Shouldn’t prominent Republican figures know how to reign in spending?
Kinda-sorta still Republican Presidential candidate Newt Gingrich’s think tank, humbly titled “The Gingrich Group,” just filed for Chapter 7 bankruptcy protection in federal court in Atlanta.
The papers filed by the health care think tank reveal that The Gingrich Group owes almost 100 creditors somewhere between $1 and $10 million. With the group’s assets totaling less than $100,000, it’s easy to see why the former house speaker’s intellectual venture was in trouble.
The Gingrich Group website went down on Thursday, but cached content self-describes the think tank as “a high-impact collaboration of private and public sector leaders committed to creating a 21st century intelligent health system.”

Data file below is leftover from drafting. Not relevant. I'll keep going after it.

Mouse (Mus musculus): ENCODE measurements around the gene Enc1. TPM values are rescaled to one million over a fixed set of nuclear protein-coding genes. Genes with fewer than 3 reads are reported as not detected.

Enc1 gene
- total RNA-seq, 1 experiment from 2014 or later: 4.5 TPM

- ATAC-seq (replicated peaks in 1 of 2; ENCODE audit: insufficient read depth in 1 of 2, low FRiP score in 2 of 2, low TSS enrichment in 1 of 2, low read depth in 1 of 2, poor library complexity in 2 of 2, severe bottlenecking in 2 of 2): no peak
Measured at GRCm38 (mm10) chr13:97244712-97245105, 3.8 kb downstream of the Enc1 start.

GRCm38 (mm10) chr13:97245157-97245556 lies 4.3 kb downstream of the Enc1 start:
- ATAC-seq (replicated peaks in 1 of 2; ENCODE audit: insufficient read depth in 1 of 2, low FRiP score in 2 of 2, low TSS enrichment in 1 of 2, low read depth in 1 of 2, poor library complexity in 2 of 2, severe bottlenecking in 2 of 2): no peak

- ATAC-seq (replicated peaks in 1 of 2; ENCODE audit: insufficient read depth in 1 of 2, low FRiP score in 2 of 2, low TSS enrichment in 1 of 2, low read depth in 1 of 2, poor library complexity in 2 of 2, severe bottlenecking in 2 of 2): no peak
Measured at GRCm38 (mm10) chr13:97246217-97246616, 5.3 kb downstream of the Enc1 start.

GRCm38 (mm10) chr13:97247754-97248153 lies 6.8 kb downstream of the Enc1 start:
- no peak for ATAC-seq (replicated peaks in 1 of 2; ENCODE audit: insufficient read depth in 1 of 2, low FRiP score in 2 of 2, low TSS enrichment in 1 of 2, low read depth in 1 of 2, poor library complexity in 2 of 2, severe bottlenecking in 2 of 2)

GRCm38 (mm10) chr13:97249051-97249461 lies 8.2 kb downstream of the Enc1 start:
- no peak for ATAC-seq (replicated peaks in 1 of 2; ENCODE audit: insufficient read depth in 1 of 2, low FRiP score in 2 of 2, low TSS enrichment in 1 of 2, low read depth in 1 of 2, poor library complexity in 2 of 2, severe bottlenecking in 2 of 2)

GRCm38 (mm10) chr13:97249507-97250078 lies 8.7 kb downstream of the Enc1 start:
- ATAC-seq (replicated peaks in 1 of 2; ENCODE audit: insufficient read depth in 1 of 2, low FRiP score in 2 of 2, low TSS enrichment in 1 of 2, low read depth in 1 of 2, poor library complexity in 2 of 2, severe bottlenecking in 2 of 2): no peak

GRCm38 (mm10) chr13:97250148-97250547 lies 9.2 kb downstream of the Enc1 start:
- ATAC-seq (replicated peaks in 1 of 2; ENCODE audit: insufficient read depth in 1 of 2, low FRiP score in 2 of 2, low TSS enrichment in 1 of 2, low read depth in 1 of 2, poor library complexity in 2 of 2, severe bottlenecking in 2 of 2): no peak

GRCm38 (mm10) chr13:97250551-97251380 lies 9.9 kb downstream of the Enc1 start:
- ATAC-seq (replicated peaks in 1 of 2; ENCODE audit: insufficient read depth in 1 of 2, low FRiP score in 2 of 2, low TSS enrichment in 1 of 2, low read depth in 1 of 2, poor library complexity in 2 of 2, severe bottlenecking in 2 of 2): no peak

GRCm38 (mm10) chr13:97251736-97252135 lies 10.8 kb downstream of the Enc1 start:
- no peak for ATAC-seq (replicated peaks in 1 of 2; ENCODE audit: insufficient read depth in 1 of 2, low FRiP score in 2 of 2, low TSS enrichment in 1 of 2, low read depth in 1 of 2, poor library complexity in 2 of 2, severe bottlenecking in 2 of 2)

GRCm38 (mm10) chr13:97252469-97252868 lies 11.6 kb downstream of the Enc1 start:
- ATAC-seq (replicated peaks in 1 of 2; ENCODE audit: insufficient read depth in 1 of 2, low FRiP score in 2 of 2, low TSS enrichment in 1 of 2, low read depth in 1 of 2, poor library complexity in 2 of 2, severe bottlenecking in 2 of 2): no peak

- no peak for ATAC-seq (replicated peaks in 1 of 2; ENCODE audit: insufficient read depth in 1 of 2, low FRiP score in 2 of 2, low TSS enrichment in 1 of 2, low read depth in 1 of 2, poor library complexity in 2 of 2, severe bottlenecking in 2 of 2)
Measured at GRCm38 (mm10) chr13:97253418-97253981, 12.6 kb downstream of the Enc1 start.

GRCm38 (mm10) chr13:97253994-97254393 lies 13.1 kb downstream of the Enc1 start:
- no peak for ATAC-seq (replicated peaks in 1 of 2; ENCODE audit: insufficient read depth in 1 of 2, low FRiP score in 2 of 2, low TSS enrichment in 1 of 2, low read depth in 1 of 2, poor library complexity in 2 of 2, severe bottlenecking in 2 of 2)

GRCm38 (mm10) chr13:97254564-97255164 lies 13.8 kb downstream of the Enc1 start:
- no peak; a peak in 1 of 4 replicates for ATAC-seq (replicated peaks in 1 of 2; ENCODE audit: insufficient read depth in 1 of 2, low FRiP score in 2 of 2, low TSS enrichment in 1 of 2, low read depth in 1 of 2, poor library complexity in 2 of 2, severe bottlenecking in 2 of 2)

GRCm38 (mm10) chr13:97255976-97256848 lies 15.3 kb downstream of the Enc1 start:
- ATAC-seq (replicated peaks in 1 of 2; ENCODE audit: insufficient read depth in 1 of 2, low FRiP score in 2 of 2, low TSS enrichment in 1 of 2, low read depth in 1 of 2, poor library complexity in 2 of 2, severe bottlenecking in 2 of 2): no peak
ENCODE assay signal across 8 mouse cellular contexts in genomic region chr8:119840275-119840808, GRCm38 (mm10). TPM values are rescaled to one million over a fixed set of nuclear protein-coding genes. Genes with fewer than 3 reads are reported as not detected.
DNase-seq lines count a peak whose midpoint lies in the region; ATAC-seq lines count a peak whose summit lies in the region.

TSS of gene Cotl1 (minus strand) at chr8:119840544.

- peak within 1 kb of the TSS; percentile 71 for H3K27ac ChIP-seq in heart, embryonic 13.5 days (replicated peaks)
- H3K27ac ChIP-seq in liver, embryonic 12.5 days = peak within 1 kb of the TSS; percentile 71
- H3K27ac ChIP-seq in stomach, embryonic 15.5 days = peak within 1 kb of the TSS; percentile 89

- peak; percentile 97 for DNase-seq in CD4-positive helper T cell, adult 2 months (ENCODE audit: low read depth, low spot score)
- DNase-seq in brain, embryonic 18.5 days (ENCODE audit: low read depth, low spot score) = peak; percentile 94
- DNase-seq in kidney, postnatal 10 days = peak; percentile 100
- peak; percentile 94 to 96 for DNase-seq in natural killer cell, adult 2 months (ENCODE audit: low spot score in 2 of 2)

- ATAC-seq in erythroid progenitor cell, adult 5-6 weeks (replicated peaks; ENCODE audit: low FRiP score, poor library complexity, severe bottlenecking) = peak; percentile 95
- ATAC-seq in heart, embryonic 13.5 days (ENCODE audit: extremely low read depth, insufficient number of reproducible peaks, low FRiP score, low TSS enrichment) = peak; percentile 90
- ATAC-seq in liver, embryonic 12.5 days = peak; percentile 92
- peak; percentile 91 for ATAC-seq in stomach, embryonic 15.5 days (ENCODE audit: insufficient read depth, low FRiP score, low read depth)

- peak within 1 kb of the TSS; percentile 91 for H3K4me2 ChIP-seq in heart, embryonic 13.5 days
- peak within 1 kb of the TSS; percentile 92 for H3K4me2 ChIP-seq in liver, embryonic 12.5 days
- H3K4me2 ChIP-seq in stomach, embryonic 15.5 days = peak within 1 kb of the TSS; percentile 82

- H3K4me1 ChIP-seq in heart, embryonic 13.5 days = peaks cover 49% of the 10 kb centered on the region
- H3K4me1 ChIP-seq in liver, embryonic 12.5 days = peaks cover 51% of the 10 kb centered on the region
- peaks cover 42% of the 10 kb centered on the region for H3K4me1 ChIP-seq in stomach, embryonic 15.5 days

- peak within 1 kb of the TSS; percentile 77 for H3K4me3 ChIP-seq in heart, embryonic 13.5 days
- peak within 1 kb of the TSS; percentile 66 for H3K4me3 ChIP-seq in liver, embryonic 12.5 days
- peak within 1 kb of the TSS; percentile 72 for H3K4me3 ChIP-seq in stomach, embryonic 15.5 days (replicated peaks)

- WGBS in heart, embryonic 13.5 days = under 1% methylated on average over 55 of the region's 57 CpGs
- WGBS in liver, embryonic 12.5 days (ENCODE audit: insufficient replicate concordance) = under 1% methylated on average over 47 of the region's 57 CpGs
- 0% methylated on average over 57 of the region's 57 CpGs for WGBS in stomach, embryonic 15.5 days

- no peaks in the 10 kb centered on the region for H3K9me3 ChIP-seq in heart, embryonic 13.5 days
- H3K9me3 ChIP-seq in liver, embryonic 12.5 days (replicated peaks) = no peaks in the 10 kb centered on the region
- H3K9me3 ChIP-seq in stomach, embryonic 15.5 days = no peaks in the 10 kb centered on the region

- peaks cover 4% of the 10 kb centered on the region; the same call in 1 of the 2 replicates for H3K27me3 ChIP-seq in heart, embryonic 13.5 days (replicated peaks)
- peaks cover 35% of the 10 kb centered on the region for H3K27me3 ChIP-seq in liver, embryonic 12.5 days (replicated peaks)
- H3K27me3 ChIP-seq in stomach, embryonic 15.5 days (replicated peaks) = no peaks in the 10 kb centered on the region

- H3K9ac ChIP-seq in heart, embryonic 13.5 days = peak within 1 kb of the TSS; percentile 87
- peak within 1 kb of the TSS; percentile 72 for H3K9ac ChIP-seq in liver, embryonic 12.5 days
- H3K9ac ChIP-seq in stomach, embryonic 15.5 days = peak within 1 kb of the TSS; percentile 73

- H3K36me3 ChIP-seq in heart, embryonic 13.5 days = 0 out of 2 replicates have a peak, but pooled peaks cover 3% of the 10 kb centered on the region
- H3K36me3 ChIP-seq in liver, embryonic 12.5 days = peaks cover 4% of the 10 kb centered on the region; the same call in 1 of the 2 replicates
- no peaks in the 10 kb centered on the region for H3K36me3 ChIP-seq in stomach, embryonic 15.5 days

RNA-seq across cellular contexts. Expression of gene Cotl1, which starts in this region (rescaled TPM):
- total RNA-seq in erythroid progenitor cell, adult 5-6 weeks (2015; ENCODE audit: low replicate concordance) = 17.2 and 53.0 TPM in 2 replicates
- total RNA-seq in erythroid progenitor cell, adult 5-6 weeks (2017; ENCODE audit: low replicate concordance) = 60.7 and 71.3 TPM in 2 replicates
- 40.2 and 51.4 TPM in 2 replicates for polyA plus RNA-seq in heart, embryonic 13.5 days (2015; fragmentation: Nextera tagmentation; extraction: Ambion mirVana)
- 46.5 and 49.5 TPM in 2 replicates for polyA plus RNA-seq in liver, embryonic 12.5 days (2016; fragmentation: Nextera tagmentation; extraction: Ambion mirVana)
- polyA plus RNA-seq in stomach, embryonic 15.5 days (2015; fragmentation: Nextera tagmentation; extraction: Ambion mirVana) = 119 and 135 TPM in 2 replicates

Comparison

Gingrich, who has all but conceded the 2012 GOP presidential nomination to Mitt Romney, left the think tank in May of 2011 to launch his campaign.
According to Stefan Passantino, a former attorney for The Gingrich Group, “The company was extraordinarily successful while [Gingrich] was involved. This in now way reflects on his ability to be a candidate or run a large organization. In fact, it shows just the opposite as [The Gingrich Group] performed well under his leadership.”
The think tank’s bankruptcy filings list Newt and Callista Gingrich as creditors of the organization. The two hold a promissory note from The Gingrich Group valued between $5 and $25 million.